One way to bring inflation expectations down faster is borrowing credibility from another central bank, through exchange rate pegs, as suggested by some prominent Argentine economists. As mentioned above, countries that ended moderate inflation often adopted exchange-rate anchors in their stabilization programs. The problem with such a strategy in the case of Argentina is that the valuation of the exchange rate already seems stretched (we forecast a current-account deficit of 4.3% of GDP this year) and international reserves are too low to defend a peg (approximately 5% of GDP netting short-term foreign-currency liabilities of the central bank, or 9% in gross terms). So, most likely a peg would not be completely credible: after the exchange-rate anchor is adopted, inflation would be higher than would be justified by inflation abroad and the product ivity gr owth differential, at least for some time, strengthening even more the real exchange rate and worsening the balance of payments even further. Besides the capacity to implement a credible peg, it is widely recognized that Argentina’s experience with a fixed exchange-rate regime during the ’90s ended badly, turning policy makers, and the society, averse to exchange-rate based stabilization.
So, without the conditions necessary to adopt an exchange-rate anchor, policy makers could usefully add fiscal-policy tightening to bring inflation down more rapidly. In fact, fiscal consolidation is a key feature in many examples of countries that reduced inflation to single digits. Aggressive fiscal tightening would help not by (or at least not only by) slowing demand – fiscal consolidation reduces the probability that the government will rely on monetary financing in the future, therefore contributing to lower inflation expectations. Since Argentina’s new administration started, policy makers have emphasized that they would target a gradual reduction of the fiscal deficit. With ample funding availability and poor growth, gradualism was the strategy to maintain political support and ensure governability. In particular, the government targets a primar y deficit of 4.2%, 3.2% and 2.2% of GDP for 2017, 2018 and 2019, respectively. Currently, the primary deficit stands at around 4.9% of GDP once the one-off revenues related to the tax amnesty are excluded.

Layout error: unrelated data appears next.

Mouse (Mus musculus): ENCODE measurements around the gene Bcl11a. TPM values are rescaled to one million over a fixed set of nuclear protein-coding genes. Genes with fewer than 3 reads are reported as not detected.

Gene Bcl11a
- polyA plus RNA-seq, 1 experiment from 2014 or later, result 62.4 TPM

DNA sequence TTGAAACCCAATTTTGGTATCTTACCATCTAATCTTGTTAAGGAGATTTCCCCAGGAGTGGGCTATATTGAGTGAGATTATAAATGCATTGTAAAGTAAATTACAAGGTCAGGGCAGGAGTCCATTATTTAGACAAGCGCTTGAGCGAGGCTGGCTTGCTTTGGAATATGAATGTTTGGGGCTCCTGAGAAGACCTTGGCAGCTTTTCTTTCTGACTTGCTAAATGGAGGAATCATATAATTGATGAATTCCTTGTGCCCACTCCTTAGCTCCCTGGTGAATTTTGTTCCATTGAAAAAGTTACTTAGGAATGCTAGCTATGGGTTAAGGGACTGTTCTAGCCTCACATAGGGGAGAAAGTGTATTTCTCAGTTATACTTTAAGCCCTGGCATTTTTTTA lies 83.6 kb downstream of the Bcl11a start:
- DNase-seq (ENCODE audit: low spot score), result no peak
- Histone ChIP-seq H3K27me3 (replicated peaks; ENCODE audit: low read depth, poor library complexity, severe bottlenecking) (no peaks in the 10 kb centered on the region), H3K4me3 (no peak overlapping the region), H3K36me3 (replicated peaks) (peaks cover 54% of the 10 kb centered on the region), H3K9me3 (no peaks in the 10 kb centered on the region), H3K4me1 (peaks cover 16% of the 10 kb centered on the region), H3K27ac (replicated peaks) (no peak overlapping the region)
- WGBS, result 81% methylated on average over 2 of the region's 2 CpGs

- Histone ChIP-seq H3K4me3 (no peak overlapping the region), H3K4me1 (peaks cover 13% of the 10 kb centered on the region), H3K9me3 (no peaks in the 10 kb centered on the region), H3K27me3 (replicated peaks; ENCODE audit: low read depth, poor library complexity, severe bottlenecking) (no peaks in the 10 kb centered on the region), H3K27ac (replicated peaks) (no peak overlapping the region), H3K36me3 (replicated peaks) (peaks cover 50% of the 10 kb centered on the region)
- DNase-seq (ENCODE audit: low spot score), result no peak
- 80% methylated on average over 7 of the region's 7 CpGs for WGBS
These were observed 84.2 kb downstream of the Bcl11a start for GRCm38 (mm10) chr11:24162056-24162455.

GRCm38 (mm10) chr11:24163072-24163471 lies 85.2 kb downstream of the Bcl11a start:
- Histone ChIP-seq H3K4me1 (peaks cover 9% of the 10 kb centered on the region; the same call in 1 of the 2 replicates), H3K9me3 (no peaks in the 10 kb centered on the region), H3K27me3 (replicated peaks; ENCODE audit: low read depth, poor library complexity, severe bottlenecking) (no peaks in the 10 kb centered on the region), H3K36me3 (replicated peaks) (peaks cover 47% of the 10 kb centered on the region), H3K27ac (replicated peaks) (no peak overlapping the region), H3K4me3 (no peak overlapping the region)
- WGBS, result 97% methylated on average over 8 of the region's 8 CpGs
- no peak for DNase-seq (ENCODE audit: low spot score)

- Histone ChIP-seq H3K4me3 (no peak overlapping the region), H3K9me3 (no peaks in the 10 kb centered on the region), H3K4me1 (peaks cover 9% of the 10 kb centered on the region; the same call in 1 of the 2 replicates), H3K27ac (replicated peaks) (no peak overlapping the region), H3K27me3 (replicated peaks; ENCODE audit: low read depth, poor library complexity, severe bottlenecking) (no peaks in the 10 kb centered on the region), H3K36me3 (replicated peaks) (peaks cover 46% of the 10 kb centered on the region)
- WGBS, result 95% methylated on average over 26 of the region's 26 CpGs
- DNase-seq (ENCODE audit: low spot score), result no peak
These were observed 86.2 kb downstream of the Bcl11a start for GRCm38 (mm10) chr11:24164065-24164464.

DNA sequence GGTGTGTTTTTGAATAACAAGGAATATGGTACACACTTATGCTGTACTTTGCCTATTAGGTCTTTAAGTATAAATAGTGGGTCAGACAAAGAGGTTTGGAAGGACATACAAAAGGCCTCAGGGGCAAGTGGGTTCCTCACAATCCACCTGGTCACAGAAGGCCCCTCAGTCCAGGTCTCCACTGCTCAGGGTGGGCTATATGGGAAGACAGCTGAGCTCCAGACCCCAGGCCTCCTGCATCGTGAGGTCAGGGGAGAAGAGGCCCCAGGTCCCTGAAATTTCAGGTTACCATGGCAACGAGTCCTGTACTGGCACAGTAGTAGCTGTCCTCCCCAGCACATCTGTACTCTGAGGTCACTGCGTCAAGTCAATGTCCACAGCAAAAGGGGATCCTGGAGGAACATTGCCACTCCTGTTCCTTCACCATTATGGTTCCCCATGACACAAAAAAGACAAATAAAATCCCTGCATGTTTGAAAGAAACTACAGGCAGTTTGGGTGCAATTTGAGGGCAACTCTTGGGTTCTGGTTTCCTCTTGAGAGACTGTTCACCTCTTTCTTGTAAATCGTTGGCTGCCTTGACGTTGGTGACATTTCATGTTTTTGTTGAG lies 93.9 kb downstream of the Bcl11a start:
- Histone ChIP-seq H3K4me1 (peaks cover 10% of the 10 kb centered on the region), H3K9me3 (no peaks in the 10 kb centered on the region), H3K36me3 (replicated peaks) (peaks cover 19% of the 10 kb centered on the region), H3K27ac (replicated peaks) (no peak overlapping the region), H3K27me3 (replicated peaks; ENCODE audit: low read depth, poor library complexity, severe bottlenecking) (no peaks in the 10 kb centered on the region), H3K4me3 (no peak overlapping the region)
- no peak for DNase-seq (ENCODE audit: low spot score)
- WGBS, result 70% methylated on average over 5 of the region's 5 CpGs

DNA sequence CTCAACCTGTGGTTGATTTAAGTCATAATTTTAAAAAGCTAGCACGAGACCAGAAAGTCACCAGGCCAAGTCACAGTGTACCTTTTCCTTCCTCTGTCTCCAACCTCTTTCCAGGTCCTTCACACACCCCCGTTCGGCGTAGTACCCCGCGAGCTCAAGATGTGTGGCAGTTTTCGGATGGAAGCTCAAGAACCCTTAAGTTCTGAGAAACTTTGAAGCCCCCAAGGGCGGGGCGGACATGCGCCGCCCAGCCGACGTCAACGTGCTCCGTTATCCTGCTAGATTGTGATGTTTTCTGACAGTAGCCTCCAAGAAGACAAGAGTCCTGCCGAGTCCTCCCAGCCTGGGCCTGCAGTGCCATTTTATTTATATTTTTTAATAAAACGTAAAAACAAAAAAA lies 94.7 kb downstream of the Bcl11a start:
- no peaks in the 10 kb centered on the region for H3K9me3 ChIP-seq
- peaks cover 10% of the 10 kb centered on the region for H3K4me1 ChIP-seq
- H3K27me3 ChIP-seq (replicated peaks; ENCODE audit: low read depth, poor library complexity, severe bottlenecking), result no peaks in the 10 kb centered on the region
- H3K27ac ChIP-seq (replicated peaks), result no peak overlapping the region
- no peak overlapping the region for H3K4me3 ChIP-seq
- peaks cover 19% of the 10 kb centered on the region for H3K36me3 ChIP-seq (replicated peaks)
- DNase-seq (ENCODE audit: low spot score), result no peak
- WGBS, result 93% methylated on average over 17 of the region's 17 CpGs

A gradual approach to fiscal deficit reduction can be good for protecting short-term growth, but at the cost of credibility. That is, with slower fiscal retrenchment, society tends to doubt that future governments will deliver medium- and long-term fiscal targets. So, inflation expectations fall only gradually, as the targets are effectively delivered. Also, a key source for fiscal adjustment in Argentina is the still-sizable subsidy bill (estimated at 2.5% of GDP this year, while the government plans to bring it to 1% in 2019); cutting subsidies creates one-off upward pressure on consumer prices that could make managing inflation expectations difficult. Finally, the government’s recently presented tax-reform proposal will involve fiscal costs (estimated at 1.5% of GDP in five years), even though it will have a positive impact on the investment climate. Thus, the tax proposal may play against reducing the fiscal deficit.